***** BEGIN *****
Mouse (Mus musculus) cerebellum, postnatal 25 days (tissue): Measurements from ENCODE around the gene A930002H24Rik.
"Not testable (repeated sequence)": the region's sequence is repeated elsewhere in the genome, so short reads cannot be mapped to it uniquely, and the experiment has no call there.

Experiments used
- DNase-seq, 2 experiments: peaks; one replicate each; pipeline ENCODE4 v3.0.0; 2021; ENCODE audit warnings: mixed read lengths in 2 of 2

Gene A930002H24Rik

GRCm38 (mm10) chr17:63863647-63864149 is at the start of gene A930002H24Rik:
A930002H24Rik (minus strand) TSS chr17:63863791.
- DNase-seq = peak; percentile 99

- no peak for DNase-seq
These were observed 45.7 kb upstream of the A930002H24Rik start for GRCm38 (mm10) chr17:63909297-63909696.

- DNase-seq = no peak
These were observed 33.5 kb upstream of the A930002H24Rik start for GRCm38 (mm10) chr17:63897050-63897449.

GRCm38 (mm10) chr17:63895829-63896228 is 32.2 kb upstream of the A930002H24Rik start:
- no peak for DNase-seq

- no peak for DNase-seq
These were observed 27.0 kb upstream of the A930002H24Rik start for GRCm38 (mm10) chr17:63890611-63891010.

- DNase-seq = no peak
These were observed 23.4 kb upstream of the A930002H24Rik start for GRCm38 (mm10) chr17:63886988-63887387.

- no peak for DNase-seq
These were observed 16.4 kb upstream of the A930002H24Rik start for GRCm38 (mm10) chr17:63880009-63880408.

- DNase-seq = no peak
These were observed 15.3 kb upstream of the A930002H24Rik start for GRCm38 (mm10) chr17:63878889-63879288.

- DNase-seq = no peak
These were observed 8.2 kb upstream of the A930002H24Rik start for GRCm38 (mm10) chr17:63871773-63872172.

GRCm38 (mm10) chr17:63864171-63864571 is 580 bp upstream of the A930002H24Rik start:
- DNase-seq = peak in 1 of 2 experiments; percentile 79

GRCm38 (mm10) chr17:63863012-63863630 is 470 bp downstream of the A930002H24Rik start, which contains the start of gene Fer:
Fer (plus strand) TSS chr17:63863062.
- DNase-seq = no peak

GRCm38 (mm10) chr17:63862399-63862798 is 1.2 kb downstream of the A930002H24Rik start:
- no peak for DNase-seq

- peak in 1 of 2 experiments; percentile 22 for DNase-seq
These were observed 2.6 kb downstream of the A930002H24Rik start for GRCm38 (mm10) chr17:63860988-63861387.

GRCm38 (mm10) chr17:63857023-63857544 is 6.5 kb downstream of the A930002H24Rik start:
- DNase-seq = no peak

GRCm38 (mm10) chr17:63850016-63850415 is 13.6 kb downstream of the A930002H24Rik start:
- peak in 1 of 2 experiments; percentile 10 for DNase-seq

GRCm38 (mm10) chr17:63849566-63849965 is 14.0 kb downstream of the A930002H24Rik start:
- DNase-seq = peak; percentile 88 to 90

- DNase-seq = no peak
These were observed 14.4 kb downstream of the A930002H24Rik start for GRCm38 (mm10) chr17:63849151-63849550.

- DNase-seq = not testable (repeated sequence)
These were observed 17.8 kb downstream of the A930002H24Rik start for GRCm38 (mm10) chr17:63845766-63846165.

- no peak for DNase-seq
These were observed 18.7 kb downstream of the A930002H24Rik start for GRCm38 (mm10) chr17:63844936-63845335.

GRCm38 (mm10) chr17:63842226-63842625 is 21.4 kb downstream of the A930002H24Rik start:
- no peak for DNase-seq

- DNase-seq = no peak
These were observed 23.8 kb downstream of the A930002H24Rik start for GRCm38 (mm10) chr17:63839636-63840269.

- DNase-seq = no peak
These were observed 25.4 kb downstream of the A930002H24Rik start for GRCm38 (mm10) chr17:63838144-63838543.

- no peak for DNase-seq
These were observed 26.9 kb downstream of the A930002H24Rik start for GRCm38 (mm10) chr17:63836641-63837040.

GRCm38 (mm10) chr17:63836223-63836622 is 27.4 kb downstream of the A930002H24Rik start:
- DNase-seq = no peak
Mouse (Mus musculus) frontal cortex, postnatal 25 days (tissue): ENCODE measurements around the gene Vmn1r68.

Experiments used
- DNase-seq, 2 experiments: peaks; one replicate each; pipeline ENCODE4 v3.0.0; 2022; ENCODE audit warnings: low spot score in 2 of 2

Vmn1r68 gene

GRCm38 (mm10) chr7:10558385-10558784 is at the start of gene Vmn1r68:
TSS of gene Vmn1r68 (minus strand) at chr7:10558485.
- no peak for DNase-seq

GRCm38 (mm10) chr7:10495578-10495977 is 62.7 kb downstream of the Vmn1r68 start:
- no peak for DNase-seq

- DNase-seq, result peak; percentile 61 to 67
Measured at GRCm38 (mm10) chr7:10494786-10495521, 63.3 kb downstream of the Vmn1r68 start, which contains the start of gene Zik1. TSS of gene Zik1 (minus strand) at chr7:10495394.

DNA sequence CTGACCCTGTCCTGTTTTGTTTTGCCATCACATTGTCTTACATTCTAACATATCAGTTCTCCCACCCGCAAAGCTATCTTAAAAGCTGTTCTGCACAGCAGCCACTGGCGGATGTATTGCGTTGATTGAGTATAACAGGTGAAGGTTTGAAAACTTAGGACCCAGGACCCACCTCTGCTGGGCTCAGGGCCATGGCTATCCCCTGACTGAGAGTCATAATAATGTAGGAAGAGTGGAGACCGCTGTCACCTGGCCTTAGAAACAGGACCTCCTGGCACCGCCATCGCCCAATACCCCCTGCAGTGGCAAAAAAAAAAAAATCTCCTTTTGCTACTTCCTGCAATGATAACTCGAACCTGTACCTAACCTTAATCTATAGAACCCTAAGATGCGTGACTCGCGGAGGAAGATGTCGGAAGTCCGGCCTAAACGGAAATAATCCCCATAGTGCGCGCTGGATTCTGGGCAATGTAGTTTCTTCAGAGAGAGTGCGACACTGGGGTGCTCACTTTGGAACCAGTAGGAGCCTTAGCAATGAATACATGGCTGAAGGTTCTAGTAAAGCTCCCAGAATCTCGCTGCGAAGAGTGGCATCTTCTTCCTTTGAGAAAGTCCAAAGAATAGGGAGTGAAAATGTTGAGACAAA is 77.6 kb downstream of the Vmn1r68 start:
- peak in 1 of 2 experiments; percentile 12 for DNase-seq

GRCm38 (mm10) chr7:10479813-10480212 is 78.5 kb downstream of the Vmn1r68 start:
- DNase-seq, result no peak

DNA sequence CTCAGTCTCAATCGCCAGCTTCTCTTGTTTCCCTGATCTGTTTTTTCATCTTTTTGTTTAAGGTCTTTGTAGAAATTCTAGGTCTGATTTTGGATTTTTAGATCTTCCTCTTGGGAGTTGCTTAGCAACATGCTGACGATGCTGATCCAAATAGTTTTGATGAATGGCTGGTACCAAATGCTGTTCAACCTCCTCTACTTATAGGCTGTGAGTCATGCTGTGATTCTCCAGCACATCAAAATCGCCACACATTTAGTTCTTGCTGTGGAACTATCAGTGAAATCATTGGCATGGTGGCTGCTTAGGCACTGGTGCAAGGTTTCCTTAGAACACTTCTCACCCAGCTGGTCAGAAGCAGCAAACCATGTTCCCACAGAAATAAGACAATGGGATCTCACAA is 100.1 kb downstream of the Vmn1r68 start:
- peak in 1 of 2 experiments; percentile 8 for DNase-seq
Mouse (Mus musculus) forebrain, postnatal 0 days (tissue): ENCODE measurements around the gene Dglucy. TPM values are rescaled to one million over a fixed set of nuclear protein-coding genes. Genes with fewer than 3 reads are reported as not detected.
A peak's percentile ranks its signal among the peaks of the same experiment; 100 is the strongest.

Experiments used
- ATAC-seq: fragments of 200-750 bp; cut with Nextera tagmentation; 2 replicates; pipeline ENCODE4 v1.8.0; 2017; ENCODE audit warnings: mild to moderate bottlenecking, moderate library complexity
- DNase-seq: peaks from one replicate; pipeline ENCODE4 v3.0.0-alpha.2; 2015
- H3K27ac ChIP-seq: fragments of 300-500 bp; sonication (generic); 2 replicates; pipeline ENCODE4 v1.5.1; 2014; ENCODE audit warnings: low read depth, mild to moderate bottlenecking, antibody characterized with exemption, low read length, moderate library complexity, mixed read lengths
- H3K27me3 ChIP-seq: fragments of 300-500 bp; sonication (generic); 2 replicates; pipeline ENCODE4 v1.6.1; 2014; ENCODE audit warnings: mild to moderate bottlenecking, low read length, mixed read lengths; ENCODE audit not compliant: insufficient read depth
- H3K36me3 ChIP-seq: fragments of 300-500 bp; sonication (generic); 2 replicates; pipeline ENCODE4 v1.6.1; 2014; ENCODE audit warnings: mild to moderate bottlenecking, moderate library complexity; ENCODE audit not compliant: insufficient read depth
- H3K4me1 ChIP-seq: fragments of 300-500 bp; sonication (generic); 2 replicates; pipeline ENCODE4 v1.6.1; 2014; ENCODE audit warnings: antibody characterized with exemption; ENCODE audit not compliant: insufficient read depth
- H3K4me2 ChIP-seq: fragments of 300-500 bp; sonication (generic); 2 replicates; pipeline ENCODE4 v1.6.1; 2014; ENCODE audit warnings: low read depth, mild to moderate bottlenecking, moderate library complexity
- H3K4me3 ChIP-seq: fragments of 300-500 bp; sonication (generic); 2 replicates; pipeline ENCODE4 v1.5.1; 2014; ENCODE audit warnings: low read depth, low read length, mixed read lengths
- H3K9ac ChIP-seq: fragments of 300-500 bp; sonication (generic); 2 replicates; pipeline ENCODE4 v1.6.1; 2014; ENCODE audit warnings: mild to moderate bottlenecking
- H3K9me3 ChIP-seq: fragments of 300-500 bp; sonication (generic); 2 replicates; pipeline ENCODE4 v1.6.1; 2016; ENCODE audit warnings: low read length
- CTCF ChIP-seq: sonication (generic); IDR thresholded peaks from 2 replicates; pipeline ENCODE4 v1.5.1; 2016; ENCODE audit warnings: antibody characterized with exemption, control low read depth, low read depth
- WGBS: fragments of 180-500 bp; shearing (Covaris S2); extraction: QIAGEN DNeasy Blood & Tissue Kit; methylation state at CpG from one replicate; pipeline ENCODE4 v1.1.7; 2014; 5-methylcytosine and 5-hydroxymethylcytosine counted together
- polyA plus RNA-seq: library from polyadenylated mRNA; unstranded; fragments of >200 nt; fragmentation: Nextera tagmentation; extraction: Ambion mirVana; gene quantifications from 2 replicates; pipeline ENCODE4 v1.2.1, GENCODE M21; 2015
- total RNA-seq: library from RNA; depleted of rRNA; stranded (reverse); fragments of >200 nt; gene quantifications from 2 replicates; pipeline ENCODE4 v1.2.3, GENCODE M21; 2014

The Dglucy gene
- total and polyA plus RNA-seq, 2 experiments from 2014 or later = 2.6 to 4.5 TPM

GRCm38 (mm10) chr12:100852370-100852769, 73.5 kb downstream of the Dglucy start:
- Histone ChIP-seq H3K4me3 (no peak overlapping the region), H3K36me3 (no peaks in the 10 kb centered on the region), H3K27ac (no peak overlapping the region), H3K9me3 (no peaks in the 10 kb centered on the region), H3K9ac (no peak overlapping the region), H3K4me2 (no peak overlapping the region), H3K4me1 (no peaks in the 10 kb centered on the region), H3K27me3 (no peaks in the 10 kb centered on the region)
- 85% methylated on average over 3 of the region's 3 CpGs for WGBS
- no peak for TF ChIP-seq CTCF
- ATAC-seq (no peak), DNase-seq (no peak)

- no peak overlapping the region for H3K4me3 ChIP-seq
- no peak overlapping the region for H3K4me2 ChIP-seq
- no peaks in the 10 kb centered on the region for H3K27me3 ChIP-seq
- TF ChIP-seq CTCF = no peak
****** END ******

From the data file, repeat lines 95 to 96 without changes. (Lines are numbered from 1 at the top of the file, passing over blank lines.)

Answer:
- no peak for TF ChIP-seq CTCF
- ATAC-seq (no peak), DNase-seq (no peak)